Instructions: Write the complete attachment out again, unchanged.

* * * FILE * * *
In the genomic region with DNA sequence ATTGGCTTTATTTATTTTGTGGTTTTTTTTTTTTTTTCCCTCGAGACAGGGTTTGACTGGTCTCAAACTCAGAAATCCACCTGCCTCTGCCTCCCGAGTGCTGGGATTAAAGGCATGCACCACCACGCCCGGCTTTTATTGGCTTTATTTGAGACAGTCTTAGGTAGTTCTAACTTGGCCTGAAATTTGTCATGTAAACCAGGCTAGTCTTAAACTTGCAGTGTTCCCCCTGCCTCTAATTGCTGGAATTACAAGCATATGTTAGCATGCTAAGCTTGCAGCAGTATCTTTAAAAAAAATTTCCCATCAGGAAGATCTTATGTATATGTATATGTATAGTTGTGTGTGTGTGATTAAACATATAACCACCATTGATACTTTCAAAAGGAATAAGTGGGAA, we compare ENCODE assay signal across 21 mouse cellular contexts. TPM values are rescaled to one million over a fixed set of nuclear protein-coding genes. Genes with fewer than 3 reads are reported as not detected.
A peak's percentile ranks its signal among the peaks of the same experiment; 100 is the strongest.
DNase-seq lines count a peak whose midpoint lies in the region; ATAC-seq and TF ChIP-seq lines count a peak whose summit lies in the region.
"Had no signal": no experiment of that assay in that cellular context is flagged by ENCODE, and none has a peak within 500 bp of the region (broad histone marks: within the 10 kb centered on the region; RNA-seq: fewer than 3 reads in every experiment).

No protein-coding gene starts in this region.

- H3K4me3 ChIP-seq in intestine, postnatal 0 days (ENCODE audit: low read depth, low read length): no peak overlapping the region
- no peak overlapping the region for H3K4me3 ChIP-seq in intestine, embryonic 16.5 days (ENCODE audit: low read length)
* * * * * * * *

In the genomic region with DNA sequence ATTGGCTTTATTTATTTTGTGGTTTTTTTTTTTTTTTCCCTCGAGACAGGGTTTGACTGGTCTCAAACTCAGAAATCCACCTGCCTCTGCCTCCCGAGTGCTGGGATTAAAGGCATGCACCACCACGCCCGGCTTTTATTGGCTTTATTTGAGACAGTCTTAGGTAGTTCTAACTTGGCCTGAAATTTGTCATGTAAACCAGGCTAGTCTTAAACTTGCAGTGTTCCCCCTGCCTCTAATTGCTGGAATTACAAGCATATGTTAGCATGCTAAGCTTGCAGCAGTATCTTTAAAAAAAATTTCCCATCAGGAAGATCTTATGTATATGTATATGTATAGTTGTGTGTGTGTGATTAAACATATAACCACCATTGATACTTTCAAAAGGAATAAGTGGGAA, we compare ENCODE assay signal across 21 mouse cellular contexts. TPM values are rescaled to one million over a fixed set of nuclear protein-coding genes. Genes with fewer than 3 reads are reported as not detected.
A peak's percentile ranks its signal among the peaks of the same experiment; 100 is the strongest.
DNase-seq lines count a peak whose midpoint lies in the region; ATAC-seq and TF ChIP-seq lines count a peak whose summit lies in the region.
"Had no signal": no experiment of that assay in that cellular context is flagged by ENCODE, and none has a peak within 500 bp of the region (broad histone marks: within the 10 kb centered on the region; RNA-seq: fewer than 3 reads in every experiment).

No protein-coding gene starts in this region.

- H3K4me3 ChIP-seq in intestine, postnatal 0 days (ENCODE audit: low read depth, low read length): no peak overlapping the region
- no peak overlapping the region for H3K4me3 ChIP-seq in intestine, embryonic 16.5 days (ENCODE audit: low read length)